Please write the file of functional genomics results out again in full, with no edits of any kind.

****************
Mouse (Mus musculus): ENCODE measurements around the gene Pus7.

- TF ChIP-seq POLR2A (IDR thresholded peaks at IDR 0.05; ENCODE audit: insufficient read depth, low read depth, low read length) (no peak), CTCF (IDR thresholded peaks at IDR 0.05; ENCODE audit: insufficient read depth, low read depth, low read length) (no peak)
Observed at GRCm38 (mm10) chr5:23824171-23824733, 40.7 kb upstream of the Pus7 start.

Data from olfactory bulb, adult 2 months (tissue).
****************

Mouse (Mus musculus): ENCODE measurements around the gene Pus7.

- TF ChIP-seq POLR2A (IDR thresholded peaks at IDR 0.05; ENCODE audit: insufficient read depth, low read depth, low read length) (no peak), CTCF (IDR thresholded peaks at IDR 0.05; ENCODE audit: insufficient read depth, low read depth, low read length) (no peak)
Observed at GRCm38 (mm10) chr5:23824171-23824733, 40.7 kb upstream of the Pus7 start.

Data from olfactory bulb, adult 2 months (tissue).